Rural Residents Stand to Lose the Most from ‘Medicare for All’

Ross Marchand

With just a few days left to go until the Iowa caucuses, prominent presidential candidates such as Sen. Bernie Sanders (I-Vt.) and Sen. Elizabeth Warren (D-Mass.) are duking it out for the support of Iowa voters. By now, most of the candidates have crisscrossed the state, visiting everywhere from the Iowa State Fair to miscellaneous local businesses and homes. But there are some places where the candidates may be less keen to go: rural hospitals struggling to keep their doors open. Healthcare facilities across the state are struggling mightily to stay above water. But, if leading Democratic candidates get their way, hundreds more may close for good. Candidates may not have time to swing by the failing hospitals of Iowa, but they should at least answer for their destructive healthcare policy proposals.

Medicare-for-All may seem like an expensive pipe dream to many voters, but candidates such as Sanders and Warren have every intention of seeing their plans enacted. Sen. Sanders has been particularly adamant about the wholesale abolition of private health insurance, claiming, “When you talk about having a system where you’re going to have private insurance and you’re going to have (a public) option going in, the rich and the healthy will go into private insurance, the poor and the sick will go into Medicare and cost that system an enormous amount of money.” Never mind that nearly 70 percent of Americans (rich, poor, and everything in-between) have private health insurance plans, and 85 percent of these plan-holders rate their quality of care as good or excellent. And, never mind that a majority of Iowa Democrats oppose a Medicare-for-All plan without a private option.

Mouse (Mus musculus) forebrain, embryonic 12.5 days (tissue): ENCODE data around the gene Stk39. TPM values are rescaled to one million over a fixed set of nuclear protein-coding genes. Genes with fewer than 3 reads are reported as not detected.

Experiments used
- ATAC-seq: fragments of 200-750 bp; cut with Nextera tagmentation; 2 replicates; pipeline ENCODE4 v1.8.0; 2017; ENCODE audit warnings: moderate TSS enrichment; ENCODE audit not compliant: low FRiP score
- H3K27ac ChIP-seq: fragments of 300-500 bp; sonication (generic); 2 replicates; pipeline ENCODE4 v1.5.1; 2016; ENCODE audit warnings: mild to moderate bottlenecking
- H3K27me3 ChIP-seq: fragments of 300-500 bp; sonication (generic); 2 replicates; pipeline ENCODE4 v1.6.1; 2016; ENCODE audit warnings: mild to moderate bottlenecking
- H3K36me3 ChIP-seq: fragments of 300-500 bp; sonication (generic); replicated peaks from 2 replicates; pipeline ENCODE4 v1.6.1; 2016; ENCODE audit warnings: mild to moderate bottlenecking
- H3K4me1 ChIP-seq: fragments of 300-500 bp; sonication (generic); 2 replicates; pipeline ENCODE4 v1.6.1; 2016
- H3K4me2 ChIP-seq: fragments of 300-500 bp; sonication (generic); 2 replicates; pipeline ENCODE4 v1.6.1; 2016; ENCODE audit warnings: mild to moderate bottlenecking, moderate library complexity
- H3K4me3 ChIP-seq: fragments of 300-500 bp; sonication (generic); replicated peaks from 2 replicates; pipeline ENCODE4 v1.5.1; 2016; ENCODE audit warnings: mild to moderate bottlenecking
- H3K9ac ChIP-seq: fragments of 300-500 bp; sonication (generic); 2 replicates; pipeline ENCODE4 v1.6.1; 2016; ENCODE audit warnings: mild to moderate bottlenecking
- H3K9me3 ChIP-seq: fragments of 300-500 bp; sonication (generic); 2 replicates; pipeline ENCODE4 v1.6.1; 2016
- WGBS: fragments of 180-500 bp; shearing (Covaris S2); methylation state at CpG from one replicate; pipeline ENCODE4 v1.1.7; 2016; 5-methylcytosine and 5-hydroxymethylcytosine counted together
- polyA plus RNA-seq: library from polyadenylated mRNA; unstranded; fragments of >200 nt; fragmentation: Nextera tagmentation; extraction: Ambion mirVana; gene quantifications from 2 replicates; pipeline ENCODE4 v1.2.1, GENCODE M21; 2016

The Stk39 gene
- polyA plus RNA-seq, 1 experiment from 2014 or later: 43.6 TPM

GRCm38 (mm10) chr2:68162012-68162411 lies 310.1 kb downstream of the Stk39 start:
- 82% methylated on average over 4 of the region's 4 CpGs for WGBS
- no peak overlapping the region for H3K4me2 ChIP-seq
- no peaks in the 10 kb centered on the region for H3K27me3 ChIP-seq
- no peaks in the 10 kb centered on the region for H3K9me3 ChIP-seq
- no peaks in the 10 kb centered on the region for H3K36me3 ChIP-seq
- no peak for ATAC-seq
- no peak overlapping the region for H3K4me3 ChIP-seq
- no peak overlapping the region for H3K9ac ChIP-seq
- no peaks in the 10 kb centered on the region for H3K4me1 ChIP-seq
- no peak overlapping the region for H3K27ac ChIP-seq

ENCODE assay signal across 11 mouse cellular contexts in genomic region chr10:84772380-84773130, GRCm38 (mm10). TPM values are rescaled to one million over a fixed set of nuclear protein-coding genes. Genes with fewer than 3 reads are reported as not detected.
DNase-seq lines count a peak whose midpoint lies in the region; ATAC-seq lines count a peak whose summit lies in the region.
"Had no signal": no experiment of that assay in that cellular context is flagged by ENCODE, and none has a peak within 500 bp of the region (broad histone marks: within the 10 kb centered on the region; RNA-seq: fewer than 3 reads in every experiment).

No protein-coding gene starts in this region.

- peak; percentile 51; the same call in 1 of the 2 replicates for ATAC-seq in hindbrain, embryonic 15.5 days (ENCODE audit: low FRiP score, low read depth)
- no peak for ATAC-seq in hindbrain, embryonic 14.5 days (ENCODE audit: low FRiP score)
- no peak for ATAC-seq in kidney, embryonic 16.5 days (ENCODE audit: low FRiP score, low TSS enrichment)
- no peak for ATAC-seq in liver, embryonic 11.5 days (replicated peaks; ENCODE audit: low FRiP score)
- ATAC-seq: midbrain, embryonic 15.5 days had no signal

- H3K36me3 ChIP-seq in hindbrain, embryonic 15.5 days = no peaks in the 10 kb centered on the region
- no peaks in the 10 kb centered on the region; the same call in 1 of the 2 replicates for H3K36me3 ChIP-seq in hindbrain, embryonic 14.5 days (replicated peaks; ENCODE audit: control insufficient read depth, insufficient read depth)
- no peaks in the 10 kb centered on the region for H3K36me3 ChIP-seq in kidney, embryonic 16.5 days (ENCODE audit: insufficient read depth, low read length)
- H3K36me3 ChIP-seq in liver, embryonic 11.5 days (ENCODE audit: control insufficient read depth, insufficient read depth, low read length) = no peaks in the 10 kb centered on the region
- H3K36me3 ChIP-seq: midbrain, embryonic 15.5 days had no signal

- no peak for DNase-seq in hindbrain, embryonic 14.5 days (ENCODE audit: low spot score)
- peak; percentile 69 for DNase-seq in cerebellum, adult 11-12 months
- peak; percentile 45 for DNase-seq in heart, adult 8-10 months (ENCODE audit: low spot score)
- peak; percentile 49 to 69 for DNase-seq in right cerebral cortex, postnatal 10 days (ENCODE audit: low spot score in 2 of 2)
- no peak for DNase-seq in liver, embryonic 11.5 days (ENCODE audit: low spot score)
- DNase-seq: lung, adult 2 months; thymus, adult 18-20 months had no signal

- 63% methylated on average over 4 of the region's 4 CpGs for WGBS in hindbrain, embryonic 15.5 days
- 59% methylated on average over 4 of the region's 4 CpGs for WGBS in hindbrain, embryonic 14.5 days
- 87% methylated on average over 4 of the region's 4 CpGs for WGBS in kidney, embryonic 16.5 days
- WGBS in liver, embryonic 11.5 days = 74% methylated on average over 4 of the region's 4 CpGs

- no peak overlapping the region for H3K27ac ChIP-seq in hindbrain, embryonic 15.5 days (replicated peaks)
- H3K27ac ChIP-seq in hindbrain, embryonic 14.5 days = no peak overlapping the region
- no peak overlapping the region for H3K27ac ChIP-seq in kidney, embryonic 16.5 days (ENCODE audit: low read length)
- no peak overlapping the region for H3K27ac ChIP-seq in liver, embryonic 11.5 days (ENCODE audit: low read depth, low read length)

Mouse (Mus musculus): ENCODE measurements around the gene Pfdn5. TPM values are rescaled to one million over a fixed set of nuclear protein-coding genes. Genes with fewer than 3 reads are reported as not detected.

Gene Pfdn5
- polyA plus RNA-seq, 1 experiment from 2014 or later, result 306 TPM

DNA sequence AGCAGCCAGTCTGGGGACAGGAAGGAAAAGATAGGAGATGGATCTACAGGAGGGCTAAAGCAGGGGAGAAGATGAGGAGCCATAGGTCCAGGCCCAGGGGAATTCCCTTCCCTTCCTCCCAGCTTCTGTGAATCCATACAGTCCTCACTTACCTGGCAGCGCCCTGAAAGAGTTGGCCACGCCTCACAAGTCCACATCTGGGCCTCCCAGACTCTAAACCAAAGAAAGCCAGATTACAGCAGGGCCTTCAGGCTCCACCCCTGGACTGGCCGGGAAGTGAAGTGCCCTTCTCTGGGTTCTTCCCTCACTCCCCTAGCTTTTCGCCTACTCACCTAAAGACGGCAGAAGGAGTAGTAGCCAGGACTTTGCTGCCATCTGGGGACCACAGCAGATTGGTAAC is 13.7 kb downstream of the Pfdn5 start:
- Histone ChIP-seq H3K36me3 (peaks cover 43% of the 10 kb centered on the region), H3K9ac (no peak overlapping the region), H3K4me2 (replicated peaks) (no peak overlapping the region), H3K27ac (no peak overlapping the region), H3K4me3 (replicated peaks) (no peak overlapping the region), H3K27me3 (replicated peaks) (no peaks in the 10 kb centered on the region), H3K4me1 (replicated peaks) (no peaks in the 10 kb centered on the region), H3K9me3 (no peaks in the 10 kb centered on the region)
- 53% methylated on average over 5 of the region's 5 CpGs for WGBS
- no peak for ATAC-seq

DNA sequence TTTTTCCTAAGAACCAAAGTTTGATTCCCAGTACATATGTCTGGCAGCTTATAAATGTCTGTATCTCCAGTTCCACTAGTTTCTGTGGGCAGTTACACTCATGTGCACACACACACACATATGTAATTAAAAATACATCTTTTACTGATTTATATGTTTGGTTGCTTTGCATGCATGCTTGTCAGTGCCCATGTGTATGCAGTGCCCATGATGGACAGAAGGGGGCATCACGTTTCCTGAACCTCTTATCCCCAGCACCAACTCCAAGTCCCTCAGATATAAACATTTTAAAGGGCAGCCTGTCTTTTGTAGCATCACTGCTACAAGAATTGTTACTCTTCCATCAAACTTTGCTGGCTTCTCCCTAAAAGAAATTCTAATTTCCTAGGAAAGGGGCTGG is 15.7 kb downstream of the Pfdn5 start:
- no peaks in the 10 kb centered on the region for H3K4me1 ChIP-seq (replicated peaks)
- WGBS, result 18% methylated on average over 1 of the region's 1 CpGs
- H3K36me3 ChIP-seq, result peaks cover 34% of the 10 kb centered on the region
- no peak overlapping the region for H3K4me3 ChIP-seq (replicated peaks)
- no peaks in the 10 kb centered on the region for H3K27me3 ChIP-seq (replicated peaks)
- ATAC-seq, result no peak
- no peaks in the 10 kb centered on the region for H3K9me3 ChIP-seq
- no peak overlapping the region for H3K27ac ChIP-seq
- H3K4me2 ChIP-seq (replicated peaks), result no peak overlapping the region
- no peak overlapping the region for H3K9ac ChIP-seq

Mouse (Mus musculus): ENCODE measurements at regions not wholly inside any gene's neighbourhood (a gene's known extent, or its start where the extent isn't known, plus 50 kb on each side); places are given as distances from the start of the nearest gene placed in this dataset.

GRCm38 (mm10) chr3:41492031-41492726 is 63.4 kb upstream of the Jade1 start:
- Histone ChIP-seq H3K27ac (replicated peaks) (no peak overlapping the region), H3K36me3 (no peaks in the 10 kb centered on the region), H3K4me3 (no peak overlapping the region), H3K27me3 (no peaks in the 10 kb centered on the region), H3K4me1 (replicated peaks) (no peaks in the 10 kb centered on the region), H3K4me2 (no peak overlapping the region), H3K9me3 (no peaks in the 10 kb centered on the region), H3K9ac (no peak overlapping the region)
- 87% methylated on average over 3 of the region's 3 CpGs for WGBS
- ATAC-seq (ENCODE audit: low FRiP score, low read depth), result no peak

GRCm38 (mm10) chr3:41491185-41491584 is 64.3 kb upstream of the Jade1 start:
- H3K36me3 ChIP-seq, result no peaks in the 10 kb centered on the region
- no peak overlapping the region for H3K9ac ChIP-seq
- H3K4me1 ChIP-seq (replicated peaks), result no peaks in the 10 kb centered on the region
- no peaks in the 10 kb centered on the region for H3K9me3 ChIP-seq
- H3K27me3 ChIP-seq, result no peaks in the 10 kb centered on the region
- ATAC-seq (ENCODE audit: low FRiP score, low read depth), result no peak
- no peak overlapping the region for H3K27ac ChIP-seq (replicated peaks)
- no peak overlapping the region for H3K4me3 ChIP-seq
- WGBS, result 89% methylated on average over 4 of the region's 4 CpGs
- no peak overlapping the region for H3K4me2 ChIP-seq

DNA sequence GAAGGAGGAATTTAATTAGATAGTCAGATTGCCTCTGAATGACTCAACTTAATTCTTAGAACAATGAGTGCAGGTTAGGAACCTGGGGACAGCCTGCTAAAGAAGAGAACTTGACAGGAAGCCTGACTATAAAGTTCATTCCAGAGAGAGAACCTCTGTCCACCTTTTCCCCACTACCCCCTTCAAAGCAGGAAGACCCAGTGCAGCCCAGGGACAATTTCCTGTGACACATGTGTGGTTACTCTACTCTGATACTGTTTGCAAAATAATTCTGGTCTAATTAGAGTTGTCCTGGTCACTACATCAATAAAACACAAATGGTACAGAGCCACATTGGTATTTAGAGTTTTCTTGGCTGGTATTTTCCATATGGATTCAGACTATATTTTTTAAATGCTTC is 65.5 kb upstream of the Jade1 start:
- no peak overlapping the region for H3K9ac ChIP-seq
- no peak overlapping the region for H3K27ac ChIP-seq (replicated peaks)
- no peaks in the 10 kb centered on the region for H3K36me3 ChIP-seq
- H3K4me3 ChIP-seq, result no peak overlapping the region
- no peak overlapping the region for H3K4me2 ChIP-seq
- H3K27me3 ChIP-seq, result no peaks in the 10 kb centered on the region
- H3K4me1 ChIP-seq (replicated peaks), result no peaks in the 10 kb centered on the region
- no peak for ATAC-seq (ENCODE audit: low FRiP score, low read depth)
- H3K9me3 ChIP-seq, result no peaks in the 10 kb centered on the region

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But, these radical plans would do far worse than reshuffle hundreds of millions of Americans from plans they rely on. Socialized medicine would also spell doom for the dozens of Iowa hospitals struggling to make ends meet. Already, some Iowa hospitals have dropped OB-GYN services, and many see consolidation as their only hope.

According to Iowa Hospital Association CEO Kirk Norris, “Critical Access” (aka rural) hospitals are annually going into the red, forgoing investments needed to be sustainable at a time when Iowans are graying and in need of more medical services. It’s tough enough for hospitals to rely on federal payments on behalf of retirees because Medicare reimbursement rates tend to be far lower than rates offered by private insurers. Hospitals can recoup these lower payments by getting more private insurance dollars, reflected in rising health insurance premiums for most Americans.

Sens. Sanders and Warren would make this public financing crisis far worse by drying up the well of private insurance dollars and slashing payment rates for doctors. Not all plans are created equally, of course.  For example, Bernie’s plan would happen overnight while Warren would introduce a more gradual transition. But make no mistake – sooner or later under a President Sanders or President Warren, hospitals and doctor’s offices would have to get by on meager “public” (aka taxpayer-funded) funds far lower than what they are used to. There’s no sugarcoating the financial and healthcare disaster that would cause.

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At a time when there’s a gargantuan shortage of doctors in America, socialized medicine would take a 40 percent chunk out of physician earnings and all-but-guarantee a lost generation of would-be doctors and medical professionals who take their talents to other fields. The nation’s 7,200 hospitals would take an average $20 million annual plunge in revenue which could pay for about 15 million hospital stays nationwide. But whose hospital stays will have to be cut short as America recklessly implements socialized medicine? This question will almost certainly remain unanswered as Sens. Sanders and Warren continue to make their folksy appeals across the great state of Iowa. But struggling rural residents in Iowa and across the country are paying close attention and demand real answers and solutions on the future of their healthcare. They’re watching, and they’ll be voting.

Ross Marchand is the director of policy for the Taxpayers Protection Alliance.